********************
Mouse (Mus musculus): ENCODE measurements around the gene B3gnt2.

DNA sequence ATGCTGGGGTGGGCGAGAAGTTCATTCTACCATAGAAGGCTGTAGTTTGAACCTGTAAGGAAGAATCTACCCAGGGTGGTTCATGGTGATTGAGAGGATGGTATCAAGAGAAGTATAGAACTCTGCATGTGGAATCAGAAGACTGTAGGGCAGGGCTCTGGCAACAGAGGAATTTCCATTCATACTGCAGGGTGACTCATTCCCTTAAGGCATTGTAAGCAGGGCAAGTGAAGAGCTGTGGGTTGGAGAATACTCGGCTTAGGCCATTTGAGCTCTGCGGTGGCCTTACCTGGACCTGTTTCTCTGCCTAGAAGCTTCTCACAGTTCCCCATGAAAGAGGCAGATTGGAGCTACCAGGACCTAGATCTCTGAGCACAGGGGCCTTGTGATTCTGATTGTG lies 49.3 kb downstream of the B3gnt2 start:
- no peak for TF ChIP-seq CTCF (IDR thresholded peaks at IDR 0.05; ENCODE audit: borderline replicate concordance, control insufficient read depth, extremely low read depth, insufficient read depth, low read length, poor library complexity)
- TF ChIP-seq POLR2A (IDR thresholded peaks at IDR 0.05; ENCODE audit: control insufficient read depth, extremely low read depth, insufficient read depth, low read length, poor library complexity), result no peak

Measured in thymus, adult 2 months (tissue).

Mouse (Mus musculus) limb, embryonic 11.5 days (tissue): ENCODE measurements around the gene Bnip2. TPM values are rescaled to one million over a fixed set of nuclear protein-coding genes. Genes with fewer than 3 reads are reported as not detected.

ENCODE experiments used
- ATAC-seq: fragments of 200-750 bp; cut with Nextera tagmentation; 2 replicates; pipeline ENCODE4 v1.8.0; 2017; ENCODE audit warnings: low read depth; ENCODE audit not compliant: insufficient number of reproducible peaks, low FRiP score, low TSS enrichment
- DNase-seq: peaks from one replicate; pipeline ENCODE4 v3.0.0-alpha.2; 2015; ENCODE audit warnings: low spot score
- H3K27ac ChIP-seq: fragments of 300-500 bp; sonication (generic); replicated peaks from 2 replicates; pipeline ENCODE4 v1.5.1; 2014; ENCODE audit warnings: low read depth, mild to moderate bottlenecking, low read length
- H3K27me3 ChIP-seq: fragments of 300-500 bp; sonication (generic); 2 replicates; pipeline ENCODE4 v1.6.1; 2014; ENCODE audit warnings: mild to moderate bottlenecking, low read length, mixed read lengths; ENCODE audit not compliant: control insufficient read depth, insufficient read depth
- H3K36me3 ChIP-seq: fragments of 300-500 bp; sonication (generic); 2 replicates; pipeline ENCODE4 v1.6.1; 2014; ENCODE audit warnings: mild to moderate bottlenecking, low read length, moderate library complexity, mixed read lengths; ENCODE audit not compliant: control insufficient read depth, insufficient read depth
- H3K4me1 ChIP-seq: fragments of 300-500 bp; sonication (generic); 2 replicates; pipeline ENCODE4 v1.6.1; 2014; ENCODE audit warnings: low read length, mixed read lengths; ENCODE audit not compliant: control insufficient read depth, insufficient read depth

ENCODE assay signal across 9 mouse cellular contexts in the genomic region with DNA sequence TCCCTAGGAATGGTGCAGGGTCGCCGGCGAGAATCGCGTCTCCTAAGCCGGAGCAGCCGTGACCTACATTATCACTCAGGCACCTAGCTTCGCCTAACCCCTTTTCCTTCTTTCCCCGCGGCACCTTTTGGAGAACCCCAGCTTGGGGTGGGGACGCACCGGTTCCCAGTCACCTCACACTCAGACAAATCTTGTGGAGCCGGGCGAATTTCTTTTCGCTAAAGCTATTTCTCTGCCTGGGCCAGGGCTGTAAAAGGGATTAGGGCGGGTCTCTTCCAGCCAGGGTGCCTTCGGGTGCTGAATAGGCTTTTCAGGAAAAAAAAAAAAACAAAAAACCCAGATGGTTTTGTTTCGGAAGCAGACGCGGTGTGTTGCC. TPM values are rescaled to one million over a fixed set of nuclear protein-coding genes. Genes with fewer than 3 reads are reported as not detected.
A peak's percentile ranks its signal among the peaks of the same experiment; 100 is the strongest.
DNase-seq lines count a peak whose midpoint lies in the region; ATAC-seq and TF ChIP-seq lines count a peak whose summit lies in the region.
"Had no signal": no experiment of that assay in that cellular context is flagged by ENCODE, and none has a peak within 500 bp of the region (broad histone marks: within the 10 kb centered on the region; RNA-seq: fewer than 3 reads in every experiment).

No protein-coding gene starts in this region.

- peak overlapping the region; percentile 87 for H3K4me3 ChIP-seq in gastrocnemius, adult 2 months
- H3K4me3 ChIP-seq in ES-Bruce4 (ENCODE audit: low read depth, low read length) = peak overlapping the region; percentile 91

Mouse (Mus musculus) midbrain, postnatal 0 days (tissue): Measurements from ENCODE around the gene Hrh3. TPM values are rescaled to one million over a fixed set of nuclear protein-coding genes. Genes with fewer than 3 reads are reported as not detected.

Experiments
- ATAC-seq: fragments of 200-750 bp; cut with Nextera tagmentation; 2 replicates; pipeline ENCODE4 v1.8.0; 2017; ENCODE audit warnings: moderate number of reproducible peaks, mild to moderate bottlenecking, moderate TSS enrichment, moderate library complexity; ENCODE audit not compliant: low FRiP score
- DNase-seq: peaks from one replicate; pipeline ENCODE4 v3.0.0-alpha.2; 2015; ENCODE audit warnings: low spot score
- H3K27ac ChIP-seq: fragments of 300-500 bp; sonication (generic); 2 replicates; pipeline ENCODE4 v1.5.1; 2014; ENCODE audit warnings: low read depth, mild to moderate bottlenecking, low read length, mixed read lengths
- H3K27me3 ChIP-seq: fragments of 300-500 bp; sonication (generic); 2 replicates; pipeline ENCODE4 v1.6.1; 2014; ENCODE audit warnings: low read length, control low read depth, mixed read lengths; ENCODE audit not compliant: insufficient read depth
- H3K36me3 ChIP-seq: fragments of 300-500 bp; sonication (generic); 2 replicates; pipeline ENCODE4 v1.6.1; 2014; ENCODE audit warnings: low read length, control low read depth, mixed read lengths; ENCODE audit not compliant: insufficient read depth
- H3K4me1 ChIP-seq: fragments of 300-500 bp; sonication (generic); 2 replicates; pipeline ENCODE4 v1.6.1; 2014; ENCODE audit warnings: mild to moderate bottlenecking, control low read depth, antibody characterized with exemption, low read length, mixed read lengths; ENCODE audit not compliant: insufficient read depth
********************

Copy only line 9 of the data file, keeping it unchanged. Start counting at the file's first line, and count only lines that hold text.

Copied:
- DNase-seq: peaks from one replicate; pipeline ENCODE4 v3.0.0-alpha.2; 2015; ENCODE audit warnings: low spot score